Summary: April 28, 2002 -- 4th in a series on the Gospel of John. This sermon uses a word that might offend some -- some people even think of it as a "dirty word." Many think no Presbyterian would ever use this word, but statistics show Presbyterians do this as m

“Sharing The Good News”

April 28, 2002

The Rev. Dr. W. Maynard Pittendreigh -- Senior Pastor

John 4:6-43

Jesus, tired as he was from the journey, sat down by the well. It was about the sixth hour. When a Samaritan woman came to draw water, Jesus said to her, "Will you give me a drink?" (His disciples had gone into the town to buy food.) The Samaritan woman said to him, "You are a Jew and I am a Samaritan woman. How can you ask me for a drink?" (For Jews do not associate with Samaritans.) Jesus answered her, "If you knew the gift of God and who it is that asks you for a drink, you would have asked him and he would have given you living water."

"Sir," the woman said, "you have nothing to draw with and the well is deep. Where can you get this living water? Are you greater than our father Jacob, who gave us the well and drank from it himself, as did also his sons and his flocks and herds?"

Jesus answered, "Everyone who drinks this water will be thirsty again, but whoever drinks the water I give him will never thirst. Indeed, the water I give him will become in him a spring of water welling up to eternal life."

The woman said to him, "Sir, give me this water so that I won’t get thirsty and have to keep coming here to draw water."

And continuing in verse 27…

Just then his disciples returned and were surprised to find him talking with a woman. But no one asked, "What do you want?" or "Why are you talking with her?"

Then, leaving her water jar, the woman went back to the town and said to the people, "Come, see a man who told me everything I ever did. Could this be the Christ?"

And continuing in verse 39…

Many of the Samaritans from that town believed in him because of the woman’s testimony, "He told me everything I ever did."

So when the Samaritans came to him, they urged him to stay with them, and he stayed two days. And because of his words many more became believers. They said to the woman, "We no longer believe just because of what you said; now we have heard for ourselves, and we know that this man really is the Savior of the world." After the two days he left for Galilee.

There is a word that I need to say in my sermon.

I hope I don’t offend anyone.

I hope that when I say it, no one walks out.

It’s a word that scares some people.

It’s a word some people think is a dirty word.

It’s a word that some people think is something Presbyterians don’t like to hear –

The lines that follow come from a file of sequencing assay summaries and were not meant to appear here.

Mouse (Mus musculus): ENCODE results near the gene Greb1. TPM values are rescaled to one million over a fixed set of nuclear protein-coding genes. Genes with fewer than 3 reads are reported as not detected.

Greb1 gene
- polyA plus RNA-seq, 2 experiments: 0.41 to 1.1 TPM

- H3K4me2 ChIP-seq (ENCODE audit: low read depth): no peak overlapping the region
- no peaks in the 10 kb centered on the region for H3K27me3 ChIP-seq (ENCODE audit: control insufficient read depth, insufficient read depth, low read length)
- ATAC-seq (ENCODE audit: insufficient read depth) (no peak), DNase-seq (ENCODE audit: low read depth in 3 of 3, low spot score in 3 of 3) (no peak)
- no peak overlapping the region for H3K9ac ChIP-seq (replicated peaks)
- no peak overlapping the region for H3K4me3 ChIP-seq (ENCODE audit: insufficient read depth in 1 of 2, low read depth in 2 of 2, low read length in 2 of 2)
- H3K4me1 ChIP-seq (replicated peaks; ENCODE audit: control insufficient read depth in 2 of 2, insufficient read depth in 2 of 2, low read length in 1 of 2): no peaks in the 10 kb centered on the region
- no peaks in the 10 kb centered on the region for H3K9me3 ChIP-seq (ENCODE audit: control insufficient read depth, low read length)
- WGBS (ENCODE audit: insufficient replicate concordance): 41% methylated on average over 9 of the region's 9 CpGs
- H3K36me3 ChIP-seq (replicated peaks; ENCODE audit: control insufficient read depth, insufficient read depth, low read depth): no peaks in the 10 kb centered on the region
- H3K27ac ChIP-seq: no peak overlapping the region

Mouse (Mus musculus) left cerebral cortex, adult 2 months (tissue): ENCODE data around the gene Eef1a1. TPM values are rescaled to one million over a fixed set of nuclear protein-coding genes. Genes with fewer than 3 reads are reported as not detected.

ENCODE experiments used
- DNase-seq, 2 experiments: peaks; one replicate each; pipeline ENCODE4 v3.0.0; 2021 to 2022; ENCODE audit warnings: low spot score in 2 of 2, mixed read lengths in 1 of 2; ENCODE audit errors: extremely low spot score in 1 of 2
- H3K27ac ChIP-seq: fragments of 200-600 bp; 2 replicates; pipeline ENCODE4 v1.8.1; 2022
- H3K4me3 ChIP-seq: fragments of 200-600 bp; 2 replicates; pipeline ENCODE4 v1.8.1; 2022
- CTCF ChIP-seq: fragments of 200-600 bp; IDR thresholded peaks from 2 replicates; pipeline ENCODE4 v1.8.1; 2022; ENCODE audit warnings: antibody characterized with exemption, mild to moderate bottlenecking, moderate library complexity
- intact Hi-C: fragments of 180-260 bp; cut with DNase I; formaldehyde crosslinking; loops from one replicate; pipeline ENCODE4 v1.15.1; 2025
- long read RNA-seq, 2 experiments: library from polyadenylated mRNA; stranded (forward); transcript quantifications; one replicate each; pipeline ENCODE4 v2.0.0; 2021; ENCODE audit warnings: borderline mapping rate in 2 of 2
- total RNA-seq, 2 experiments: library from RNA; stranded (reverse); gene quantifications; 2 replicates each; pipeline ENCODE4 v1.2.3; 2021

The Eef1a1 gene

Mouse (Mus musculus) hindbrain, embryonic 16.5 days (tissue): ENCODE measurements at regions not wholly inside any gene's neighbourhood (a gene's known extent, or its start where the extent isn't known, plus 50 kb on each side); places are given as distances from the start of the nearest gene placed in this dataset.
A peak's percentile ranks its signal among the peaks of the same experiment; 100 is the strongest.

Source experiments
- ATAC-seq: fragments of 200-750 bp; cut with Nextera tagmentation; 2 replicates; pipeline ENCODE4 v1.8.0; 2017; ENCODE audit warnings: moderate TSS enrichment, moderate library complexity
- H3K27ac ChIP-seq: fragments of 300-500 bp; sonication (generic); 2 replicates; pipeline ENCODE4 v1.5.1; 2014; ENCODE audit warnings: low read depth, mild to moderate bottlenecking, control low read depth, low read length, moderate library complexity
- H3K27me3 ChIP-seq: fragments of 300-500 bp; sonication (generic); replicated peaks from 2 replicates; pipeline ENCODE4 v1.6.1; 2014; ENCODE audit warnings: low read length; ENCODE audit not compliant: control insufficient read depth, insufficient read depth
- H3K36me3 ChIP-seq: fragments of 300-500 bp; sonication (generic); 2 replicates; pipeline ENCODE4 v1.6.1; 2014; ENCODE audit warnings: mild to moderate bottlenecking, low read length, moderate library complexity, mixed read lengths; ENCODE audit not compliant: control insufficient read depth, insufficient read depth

The word is --- Evangelism.

I’m not sure why we don’t like that word.

Maybe it is because when we hear it we’re afraid that the pastor is going to make us work at something that is awkward and embarrassing.

We don’t like to knock on the doors of the homes of strangers. Most of us don’t like to give out tracts and pamphlets to strangers. Most of us don’t feel like we have the training to do evangelism. Many people believe – that’s what we pay the preacher to do – let them do it.

Today we are continuing our study of John’s Gospel, and here in chapter 4 one of the many themes of this text is evangelism. And Evangelism is simply sharing the Good News of Christ and giving people the opportunity to become Christians.

Jesus is on a journey. He rests while his companions go elsewhere to find food for their meal. He sits at a well, and while he is there, a woman comes to draw water from the well.

It is at this point that Jesus begins to practice the art of evangelism.

And through this event, we get to see just how simple evangelism is.

Most of us try to make evangelism a very complicated matter. But it is simpler than you think.

First of all, evangelism is simple because you don’t have to worry about whom to go to.

We want to complicate evangelism. We have all sorts of questions and one of the questions about evangelism is – with whom do we talk to when we evangelize.

Looking at this example of evangelism – the answer is everyone.

You don’t need to complicate matters by trying to decide whom to speak with – just tell everybody about Christ – anyone you run into.

Jesus just naturally and calmly shares the good news of the Gospel with someone he happened to meet at a well.

In the same way, think of the people you run into in the course of the day or week.

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